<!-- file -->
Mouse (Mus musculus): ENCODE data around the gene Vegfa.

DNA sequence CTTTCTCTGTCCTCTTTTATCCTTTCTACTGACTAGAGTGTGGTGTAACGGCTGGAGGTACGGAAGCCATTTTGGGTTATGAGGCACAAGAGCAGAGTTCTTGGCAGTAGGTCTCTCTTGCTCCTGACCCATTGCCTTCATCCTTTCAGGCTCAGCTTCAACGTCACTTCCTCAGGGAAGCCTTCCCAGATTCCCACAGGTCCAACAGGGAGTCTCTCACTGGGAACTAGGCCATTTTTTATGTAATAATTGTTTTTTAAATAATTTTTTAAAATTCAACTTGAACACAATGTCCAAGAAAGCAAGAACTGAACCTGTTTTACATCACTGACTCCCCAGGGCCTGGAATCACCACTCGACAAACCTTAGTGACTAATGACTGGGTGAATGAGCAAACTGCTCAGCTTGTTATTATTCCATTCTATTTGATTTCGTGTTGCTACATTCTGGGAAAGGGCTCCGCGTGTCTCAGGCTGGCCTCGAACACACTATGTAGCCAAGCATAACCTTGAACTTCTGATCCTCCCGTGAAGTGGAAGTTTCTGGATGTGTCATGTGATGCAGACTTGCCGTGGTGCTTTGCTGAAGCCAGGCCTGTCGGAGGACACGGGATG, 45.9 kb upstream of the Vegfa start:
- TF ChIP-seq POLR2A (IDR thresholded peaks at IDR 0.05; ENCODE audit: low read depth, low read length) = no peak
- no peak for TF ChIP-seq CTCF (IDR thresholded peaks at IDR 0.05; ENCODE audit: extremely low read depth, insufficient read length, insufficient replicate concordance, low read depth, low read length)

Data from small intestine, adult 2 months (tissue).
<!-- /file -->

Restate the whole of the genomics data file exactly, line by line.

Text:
Mouse (Mus musculus): ENCODE data around the gene Vegfa.

DNA sequence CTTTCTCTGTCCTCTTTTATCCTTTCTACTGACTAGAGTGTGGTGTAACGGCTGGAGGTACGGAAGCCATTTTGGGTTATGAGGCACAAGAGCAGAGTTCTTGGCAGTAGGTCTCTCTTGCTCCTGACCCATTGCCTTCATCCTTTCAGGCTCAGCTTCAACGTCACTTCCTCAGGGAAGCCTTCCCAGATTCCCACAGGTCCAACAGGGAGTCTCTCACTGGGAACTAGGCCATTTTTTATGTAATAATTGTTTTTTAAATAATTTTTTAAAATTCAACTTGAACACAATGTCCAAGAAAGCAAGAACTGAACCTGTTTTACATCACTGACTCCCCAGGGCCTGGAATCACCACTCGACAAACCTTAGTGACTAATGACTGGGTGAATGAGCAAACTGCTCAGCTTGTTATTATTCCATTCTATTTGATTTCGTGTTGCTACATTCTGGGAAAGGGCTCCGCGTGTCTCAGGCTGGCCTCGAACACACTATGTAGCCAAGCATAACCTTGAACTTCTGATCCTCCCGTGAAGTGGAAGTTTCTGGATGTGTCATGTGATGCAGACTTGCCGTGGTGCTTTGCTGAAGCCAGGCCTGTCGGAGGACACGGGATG, 45.9 kb upstream of the Vegfa start:
- TF ChIP-seq POLR2A (IDR thresholded peaks at IDR 0.05; ENCODE audit: low read depth, low read length) = no peak
- no peak for TF ChIP-seq CTCF (IDR thresholded peaks at IDR 0.05; ENCODE audit: extremely low read depth, insufficient read length, insufficient replicate concordance, low read depth, low read length)

Data from small intestine, adult 2 months (tissue).